Artist Titus Kaphar reflects on forgotten moments in history

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The painting Seeing Through Time, on show at The Time is Always Now at The National Portrait Gallery, creates an important conversation between the past and present.

Writing about art can be tricky. Maybe everyone who has looked at a painting has different perceptions of it.

But every once in a while, you come across a painting that is so straightforward and unwavering in what the artist wants it to say, that you can do nothing but quietly stare at it and confront the questions it asks you. Seeing Through Time by Titus Kaphar (2018) is one such work of art.

Walking through The Time Is Always Now exhibition at the National Portrait Gallery, surrounded by contemporary art where “artists reframe the black figure”, each room is an experience of its own.

Curated by Ekow Eshun, it showcases contemporary artists who have explored and talked about the absence of Black figures in Western art history.

While there are other works by Titus Kaphar at the exhibition, Seeing Through Time (2018) commands to be seen. What catches the eye first are the layers of the painting, the face of a black woman behind the painting of a European character and a young black boy.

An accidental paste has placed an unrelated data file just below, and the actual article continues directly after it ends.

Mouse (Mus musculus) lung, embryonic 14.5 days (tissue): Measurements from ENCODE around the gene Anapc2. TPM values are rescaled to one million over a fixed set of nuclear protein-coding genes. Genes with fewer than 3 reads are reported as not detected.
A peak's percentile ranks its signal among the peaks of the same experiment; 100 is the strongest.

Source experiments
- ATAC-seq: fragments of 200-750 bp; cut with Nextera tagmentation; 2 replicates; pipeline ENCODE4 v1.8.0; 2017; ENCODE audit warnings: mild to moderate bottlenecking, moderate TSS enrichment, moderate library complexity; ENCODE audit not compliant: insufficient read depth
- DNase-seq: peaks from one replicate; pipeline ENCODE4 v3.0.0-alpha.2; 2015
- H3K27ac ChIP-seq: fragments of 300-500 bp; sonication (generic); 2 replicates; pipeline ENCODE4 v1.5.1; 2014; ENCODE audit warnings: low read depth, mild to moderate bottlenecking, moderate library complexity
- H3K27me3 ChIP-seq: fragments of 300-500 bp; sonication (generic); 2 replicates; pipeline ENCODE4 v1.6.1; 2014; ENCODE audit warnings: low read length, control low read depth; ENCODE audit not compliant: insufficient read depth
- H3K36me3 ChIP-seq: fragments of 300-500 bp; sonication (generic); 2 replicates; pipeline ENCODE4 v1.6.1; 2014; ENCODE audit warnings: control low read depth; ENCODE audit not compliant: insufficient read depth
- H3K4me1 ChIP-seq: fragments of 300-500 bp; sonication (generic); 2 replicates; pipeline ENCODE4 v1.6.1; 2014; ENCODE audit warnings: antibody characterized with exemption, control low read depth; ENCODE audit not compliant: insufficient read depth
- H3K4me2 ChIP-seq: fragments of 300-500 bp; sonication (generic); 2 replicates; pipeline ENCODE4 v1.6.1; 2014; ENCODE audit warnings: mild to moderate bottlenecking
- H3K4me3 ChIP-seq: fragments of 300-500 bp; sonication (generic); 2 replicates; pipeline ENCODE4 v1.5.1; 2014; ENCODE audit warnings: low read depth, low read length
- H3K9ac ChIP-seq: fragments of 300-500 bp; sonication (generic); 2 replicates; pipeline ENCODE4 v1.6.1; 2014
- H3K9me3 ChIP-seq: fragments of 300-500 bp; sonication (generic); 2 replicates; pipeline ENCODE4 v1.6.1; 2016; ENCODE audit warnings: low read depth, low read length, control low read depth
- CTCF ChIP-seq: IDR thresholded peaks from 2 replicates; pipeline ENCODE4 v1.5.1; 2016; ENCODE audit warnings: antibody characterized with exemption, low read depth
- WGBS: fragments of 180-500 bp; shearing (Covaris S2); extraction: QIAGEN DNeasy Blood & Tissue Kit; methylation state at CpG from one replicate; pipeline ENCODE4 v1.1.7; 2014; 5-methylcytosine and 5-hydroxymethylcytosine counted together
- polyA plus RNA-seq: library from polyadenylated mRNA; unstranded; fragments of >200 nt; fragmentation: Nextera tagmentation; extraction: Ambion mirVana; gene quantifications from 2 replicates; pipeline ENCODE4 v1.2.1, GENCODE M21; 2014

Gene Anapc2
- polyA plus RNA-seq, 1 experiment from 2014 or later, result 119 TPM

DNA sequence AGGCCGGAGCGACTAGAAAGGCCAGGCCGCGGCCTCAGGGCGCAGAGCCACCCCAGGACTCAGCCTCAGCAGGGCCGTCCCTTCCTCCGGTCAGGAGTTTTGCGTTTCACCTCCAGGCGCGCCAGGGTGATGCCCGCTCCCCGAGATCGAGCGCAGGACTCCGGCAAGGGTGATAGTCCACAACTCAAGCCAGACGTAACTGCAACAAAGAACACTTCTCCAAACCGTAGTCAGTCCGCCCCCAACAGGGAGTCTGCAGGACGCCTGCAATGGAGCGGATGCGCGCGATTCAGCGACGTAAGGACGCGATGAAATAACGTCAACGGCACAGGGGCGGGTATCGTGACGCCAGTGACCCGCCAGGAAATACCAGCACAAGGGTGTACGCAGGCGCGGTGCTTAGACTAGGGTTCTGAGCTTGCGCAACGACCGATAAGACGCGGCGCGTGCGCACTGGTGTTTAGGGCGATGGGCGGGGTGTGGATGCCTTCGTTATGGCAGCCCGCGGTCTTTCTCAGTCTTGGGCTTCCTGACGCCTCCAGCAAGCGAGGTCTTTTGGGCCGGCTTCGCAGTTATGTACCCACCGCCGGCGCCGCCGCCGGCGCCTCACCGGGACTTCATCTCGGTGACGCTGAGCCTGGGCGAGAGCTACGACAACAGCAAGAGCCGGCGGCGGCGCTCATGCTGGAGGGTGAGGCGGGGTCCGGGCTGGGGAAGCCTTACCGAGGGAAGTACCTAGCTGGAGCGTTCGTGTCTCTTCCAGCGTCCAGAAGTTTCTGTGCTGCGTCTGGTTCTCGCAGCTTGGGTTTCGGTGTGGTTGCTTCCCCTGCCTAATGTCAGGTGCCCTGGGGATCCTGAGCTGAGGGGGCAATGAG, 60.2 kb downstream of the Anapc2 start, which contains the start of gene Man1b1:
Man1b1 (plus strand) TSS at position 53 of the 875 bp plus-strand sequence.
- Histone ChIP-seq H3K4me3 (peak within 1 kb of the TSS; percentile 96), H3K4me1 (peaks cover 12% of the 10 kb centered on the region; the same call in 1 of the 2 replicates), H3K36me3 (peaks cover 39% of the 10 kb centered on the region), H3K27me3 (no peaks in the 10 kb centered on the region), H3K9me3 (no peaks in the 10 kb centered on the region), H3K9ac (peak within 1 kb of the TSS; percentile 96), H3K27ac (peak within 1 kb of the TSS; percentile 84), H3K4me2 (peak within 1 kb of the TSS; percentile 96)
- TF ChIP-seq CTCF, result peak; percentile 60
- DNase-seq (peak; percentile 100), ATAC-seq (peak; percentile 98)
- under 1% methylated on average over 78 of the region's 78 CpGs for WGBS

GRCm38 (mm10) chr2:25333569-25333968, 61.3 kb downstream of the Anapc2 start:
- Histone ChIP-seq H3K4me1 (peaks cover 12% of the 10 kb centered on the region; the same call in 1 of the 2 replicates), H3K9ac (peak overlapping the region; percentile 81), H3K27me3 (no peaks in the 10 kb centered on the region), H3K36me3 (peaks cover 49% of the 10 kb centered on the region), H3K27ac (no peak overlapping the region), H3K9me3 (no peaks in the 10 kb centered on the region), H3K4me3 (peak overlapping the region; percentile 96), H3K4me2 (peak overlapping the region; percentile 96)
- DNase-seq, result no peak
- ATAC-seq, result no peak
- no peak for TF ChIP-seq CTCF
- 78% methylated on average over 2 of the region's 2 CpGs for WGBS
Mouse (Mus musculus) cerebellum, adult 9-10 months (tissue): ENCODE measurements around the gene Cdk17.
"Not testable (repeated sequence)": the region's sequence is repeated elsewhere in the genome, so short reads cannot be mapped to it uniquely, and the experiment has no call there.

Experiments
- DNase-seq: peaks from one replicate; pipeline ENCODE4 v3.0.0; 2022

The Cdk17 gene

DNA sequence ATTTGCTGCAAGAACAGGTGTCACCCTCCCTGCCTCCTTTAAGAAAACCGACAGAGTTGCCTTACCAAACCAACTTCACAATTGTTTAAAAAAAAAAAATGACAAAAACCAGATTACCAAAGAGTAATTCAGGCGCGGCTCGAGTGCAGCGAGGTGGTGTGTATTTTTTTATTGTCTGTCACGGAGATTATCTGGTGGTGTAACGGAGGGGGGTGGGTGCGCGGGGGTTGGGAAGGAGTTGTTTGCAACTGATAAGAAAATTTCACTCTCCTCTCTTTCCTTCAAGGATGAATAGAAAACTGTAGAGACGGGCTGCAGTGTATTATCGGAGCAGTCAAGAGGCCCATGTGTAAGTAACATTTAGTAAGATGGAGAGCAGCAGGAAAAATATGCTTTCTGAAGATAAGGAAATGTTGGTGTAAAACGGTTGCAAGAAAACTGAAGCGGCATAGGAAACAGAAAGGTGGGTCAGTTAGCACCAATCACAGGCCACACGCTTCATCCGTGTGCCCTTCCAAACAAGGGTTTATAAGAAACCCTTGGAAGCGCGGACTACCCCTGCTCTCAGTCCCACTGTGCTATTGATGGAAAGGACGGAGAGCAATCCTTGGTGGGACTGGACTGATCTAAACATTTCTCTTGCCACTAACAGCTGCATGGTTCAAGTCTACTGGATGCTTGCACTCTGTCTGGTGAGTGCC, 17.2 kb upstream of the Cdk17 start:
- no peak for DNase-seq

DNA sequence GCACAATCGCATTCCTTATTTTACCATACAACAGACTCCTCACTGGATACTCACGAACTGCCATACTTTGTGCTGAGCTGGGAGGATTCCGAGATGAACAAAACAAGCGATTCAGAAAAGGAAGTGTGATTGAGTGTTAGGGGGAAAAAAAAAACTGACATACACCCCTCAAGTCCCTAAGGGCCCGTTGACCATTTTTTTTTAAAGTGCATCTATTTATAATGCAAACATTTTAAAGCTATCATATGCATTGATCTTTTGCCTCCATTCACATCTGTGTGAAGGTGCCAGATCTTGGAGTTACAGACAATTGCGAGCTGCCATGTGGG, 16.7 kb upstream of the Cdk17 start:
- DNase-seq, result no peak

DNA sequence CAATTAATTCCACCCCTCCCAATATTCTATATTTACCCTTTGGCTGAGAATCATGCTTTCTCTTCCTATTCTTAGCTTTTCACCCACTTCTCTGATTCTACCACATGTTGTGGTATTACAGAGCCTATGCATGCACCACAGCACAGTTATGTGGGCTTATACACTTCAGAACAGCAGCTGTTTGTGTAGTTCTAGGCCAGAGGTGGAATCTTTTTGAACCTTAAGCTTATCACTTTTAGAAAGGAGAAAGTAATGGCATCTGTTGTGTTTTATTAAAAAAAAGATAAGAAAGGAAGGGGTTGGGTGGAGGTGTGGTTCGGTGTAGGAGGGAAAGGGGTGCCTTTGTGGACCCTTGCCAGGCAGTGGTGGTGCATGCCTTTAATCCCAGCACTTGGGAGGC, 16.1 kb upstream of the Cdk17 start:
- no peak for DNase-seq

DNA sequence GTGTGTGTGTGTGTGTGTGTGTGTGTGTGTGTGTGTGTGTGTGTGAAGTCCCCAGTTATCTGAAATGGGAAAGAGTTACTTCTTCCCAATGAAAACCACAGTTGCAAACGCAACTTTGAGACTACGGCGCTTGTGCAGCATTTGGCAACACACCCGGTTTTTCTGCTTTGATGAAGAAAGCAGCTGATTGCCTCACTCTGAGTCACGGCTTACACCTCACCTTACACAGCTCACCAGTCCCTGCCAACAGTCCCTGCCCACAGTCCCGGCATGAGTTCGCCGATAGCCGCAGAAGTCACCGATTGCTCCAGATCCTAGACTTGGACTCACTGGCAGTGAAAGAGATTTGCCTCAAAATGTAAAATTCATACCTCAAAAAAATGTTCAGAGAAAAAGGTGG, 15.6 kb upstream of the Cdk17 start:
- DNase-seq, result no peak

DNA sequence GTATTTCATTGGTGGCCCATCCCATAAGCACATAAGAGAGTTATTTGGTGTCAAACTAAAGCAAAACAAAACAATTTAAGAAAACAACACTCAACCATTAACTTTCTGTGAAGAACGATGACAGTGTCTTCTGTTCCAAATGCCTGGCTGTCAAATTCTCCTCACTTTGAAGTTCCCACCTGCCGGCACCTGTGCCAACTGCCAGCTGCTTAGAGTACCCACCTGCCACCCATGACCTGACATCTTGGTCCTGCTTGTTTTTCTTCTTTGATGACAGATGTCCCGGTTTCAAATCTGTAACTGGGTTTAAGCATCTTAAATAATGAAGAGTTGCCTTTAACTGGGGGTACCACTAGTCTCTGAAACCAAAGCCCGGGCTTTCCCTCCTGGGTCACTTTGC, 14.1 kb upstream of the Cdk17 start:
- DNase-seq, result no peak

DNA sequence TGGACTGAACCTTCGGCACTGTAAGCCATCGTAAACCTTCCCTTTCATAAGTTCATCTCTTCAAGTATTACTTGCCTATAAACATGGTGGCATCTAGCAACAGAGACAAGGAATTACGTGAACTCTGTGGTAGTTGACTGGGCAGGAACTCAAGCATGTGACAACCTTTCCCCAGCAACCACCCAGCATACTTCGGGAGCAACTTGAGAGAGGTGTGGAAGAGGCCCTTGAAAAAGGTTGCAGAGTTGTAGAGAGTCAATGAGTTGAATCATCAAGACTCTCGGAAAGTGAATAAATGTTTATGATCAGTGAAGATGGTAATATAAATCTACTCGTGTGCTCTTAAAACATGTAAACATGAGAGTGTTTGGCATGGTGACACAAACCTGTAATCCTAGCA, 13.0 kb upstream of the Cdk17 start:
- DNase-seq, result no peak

Seeing Through Time is vibrant, and immediately it calls attention to the expression on the woman’s face and the young boy gazing up at her.

In an interview with Bomb magazine in 2019, talking about the layering of the two paintings and how it creates a warp in time, Kaphar says “The removal of the European character from the painting creates a space for a young black page to encounter a contemporary black woman. They exchange a gaze. These two paintings create a conversation between the historic and contemporary representation of black people in painting.”

Titus Kaphar is known for using modern art styles to take you back in history and bring attention to the absence of representation.

The American artist’s work spans sculpture, painting, and installations. He has won many awards and was featured on the cover of Time magazine’s June 2020 issue.

I was at the gallery for almost an hour-and-a-half, looking at every artwork carefully, but I kept coming back to Seeing Through Time (2018), and it has stayed with me since.

In a small section of the exhibition, this larger-than-life oil painting intrigued me. I was transfixed by the vibrant colours of the painting, the bold expression on the faces of its subjects, and the unique style of artwork.

Installation view of Seeing Through Time (2018) at the National Portrait Gallery, London [Ruta Bakshi]

What I particularly love about it is that even if I were to see the painting without the setting of the exhibition and its theme, I would still understand what the artist is trying to present in the painting.

True to its name, it makes you see through time and focus on a part of history that is undocumented and under-represented.

Titus Kaphar’s work at The Time Is Always Now exhibition sparks an important discussion about the representation of Black life in art history.

As I stared at the brown-eyed woman in the painting, I couldn’t help but think about all the contributions people of colour have made which have been forgotten.

Featured Image by Ruta Bakshi.

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